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This eBook from the Gutenberg Project consists of approximately 44 pages of information about Oliver Cromwell.

Ireton: He loves you.

(CROMWELL adds a word to the letter.  Then he leaves IRETON to the surgeons and speaks to SETH, who is at the table.)

Cromwell: Seth, will you write, please.  (He dictates very quietly, not to disturb IRETON.)

  To the Speaker of the Commons of England, at Westminster.

Sir,—­This, of which the General advises you, is none other but the hand of God, and to Him alone belongs the glory, wherein none are to share with him.  The General served you with all faithfulness and honour; and the best commendation I can give him is, that I dare say he attributes all to God, and would rather perish than assume to himself.  Which is an honest and a thriving way; and yet as much for bravery may be given to him, in this action, as to a man.  Honest men served you faithfully in this action.  Sir, they are trusty; I beseech you, in the name of God, not to discourage them.  I wish this action may beget thankfulness and humility in all that are concerned in it.  He that ventures his life for the liberty of his country, I wish he trust God for the liberty of his conscience, and you for the liberty he fights for.  In this he rests, who is your most humble servant....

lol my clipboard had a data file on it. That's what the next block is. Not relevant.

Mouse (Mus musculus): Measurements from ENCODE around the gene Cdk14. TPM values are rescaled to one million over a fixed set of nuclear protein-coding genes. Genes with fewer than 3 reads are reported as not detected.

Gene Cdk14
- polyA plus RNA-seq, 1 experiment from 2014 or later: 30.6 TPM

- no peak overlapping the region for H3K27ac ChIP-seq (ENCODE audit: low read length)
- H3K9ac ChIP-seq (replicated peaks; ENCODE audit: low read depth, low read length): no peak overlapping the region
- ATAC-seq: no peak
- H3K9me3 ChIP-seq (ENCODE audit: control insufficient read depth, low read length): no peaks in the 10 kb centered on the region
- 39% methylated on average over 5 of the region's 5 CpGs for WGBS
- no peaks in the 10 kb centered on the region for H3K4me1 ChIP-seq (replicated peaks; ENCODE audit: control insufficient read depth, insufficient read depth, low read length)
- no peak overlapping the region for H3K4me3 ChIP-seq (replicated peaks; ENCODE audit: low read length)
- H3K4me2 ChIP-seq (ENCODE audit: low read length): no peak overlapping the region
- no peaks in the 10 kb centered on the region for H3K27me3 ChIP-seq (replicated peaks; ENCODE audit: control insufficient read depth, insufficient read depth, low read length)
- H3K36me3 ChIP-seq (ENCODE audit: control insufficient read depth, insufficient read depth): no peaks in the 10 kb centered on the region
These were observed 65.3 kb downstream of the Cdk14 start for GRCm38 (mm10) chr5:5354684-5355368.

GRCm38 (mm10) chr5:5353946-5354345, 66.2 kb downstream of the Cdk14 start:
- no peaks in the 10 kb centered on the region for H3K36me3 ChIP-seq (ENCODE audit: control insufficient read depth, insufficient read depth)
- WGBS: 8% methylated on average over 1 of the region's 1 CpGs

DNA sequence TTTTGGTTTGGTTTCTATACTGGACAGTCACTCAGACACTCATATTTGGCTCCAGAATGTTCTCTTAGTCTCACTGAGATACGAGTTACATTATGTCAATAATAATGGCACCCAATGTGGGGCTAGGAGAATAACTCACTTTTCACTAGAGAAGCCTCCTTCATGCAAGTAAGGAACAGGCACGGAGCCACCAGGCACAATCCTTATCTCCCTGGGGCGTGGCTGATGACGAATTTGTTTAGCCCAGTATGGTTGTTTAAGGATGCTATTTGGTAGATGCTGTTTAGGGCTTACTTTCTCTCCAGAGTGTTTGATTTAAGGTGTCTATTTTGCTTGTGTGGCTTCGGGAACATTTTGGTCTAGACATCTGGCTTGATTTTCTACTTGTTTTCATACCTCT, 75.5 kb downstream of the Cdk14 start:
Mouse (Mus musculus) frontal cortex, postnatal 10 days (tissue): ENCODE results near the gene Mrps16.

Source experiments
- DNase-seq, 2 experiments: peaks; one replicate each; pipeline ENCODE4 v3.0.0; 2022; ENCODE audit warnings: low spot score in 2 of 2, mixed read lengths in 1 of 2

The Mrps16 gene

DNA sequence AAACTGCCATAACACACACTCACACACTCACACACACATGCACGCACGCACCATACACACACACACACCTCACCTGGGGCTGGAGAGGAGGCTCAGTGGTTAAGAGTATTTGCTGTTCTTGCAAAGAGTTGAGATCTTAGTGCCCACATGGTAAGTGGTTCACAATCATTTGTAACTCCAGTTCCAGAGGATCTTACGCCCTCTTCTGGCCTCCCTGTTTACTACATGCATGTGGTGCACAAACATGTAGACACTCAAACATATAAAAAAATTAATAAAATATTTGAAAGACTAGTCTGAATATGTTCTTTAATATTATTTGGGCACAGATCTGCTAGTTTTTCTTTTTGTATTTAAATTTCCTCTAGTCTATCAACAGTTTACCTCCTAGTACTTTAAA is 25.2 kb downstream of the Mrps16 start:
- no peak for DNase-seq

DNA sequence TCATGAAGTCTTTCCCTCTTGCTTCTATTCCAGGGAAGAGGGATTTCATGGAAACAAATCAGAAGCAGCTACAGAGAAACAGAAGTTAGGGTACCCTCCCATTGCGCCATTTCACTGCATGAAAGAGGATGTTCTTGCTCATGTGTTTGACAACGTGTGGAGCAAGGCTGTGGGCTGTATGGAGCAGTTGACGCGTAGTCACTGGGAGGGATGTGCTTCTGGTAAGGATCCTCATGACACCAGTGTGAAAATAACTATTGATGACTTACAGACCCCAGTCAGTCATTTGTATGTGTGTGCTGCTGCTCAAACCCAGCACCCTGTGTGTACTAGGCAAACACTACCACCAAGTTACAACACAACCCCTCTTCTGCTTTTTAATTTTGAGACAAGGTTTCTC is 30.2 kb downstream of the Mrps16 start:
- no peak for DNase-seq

From the camp at Naseby field, in Northamptonshire.

(He signs the letter.  Outside in the night the Puritan troops are heard singing the One Hundred and Seventeenth Psalm: 

  “O praise the Lord, all ye nations:  praise him, all ye people.

  For his merciful kindness is great toward us:  and the truth of the
  Lord endureth for ever.

  Praise ye the Lord.”

They listen.  IRETON sleeps.)

Cromwell:
They sing well. 
(He looks at a map; then, to the aide:)
Go to General Peyton.  Tell him to keep three troops of horse four miles
down the Leicester road there.  He is not to move them till daybreak.  And
ask Colonel Reade to let me have his figures as soon as he can.

The Aide: Yes, sir.

(He goes.)

Cromwell: Finish that other letter, will you?

(SETH writes again.)

I can say this of Naseby.  When I saw the enemy draw up and march in gallant order towards us, and we, a company of poor ignorant men to seek how to order our battle,—­the General having commanded me to order all the horse,—­I could not, riding along about my business, but smile out to God in my praises, in assurance of victory,

(the Psalm is heard again)

because God would, by things that are not, bring to naught the things that are.  Of which I had great assurance, and God did it.

(The singing still heard)

THE SCENE CLOSES

    SCENE VI

An evening in November, 1647.  A room in Hampton Court, where CHARLES THE FIRST, now a prisoner with the army, is lodged.

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